stand mute at trial, petitioner was a vigorous and vocal
advocate on his own behalf. He filed, in addition to a
successful first motion requesting substitution of counsel,
numerous other motions including discovery motions, motions to
dismiss, and a motion to suppress. In addition, in his request
to proceed pro se, petitioner assured the court that he was
prepared to conduct legal proceedings. When it suited him,
petitioner was willing and able to explain his concerns and
utilize motion practice to advance his cause. In any event,
stating reasons for seeking substitution of counsel does not
require legal training. Petitioner managed to state his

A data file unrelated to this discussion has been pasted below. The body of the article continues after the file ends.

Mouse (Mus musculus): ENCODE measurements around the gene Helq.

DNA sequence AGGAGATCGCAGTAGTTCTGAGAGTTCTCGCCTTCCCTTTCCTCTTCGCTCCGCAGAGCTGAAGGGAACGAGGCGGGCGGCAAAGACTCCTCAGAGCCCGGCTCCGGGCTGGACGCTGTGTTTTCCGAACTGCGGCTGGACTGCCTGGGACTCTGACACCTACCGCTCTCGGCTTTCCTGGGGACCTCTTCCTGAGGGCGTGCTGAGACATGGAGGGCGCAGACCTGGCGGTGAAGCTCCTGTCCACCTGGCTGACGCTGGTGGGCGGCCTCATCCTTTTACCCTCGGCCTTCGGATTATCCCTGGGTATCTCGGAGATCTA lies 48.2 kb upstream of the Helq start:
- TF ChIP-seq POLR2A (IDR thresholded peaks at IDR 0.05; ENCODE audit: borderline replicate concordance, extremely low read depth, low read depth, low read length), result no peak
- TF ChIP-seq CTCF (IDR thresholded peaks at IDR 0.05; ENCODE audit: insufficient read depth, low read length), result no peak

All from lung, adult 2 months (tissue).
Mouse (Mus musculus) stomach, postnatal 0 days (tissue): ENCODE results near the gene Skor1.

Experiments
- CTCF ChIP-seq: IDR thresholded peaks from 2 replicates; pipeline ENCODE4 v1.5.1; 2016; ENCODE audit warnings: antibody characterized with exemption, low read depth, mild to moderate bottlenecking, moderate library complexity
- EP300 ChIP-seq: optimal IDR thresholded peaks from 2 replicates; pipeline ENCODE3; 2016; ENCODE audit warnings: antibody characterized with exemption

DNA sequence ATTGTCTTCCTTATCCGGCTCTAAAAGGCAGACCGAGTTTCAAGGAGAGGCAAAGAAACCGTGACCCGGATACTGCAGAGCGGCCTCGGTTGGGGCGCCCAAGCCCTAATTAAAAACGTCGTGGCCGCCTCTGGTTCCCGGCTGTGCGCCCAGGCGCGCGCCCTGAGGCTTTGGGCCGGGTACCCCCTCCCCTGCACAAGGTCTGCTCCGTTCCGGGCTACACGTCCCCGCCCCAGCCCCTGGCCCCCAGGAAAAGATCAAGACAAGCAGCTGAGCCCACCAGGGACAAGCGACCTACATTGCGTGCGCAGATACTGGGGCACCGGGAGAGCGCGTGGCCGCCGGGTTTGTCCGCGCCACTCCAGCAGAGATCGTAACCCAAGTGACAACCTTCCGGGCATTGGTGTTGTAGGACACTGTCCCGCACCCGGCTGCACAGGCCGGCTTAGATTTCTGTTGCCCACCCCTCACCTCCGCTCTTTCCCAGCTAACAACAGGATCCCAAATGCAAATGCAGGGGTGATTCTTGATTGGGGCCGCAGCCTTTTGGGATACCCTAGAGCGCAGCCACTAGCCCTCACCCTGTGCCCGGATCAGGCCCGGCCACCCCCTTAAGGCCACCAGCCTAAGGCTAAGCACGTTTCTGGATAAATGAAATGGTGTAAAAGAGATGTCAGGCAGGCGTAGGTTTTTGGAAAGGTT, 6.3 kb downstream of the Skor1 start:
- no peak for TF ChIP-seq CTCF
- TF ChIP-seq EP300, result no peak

reasons; they simply did not justify reassignment of counsel.
Petitioner was provided with two able lawyers to assist in
his defense. Instead of availing himself of their assistance,
he chose to stand by idly during his trial. Whether this tactic
was meant to delay the trial, create grounds for appeal, or
make some sort of statement, petitioner cannot now claim that
he was denied assistance of counsel. Rather, in appointing two
competent attorneys, New York adequately safeguarded
petitioner's Sixth Amendment rights. It was petitioner who
prevented counsel from assisting in his defense. Therefore,
Carlos Pizzaro's petition for a writ of habeas corpus is denied
and the petition is dismissed. Because the petition is
objectively frivolous, a certificate of probable cause will not